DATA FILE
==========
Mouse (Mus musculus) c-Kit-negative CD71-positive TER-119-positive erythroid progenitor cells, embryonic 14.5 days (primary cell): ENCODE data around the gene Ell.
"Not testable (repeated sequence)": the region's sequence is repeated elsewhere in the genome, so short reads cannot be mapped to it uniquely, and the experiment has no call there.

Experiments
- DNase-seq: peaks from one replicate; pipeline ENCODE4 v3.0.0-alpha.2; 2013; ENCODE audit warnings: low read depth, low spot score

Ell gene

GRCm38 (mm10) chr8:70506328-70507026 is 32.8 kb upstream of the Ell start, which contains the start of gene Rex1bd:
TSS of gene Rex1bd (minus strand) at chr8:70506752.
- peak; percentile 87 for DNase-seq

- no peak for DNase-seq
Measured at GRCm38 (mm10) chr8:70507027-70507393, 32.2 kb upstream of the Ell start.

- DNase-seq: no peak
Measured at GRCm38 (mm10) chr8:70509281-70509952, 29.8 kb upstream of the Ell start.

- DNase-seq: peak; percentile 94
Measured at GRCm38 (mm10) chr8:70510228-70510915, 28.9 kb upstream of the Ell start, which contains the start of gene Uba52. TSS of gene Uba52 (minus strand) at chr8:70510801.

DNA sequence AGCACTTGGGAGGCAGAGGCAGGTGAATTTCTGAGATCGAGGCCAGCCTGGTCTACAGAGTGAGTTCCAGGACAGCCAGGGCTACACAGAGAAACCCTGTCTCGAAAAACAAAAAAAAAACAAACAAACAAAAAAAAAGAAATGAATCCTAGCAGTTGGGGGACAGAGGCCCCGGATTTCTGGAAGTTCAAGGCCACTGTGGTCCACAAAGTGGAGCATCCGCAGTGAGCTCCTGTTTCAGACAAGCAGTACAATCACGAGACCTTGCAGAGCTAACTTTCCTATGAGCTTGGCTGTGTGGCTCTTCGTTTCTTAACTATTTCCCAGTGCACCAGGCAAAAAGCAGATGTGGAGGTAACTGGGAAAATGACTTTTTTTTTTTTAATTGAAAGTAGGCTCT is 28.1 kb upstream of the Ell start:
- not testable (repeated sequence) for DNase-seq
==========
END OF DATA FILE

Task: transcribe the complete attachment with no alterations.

Mouse (Mus musculus) c-Kit-negative CD71-positive TER-119-positive erythroid progenitor cells, embryonic 14.5 days (primary cell): ENCODE data around the gene Ell.
"Not testable (repeated sequence)": the region's sequence is repeated elsewhere in the genome, so short reads cannot be mapped to it uniquely, and the experiment has no call there.

Experiments
- DNase-seq: peaks from one replicate; pipeline ENCODE4 v3.0.0-alpha.2; 2013; ENCODE audit warnings: low read depth, low spot score

Ell gene

GRCm38 (mm10) chr8:70506328-70507026 is 32.8 kb upstream of the Ell start, which contains the start of gene Rex1bd:
TSS of gene Rex1bd (minus strand) at chr8:70506752.
- peak; percentile 87 for DNase-seq

- no peak for DNase-seq
Measured at GRCm38 (mm10) chr8:70507027-70507393, 32.2 kb upstream of the Ell start.

- DNase-seq: no peak
Measured at GRCm38 (mm10) chr8:70509281-70509952, 29.8 kb upstream of the Ell start.

- DNase-seq: peak; percentile 94
Measured at GRCm38 (mm10) chr8:70510228-70510915, 28.9 kb upstream of the Ell start, which contains the start of gene Uba52. TSS of gene Uba52 (minus strand) at chr8:70510801.

DNA sequence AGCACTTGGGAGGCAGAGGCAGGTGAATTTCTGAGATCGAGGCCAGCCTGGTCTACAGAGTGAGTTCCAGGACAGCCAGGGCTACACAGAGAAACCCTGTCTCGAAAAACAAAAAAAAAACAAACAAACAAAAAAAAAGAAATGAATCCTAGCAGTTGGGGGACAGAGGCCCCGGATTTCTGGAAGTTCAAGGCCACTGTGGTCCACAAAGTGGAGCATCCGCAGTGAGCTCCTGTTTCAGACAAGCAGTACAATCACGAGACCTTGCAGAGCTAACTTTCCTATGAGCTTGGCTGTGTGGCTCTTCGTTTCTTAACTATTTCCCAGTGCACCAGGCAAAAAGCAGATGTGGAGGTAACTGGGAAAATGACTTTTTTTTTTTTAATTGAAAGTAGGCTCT is 28.1 kb upstream of the Ell start:
- not testable (repeated sequence) for DNase-seq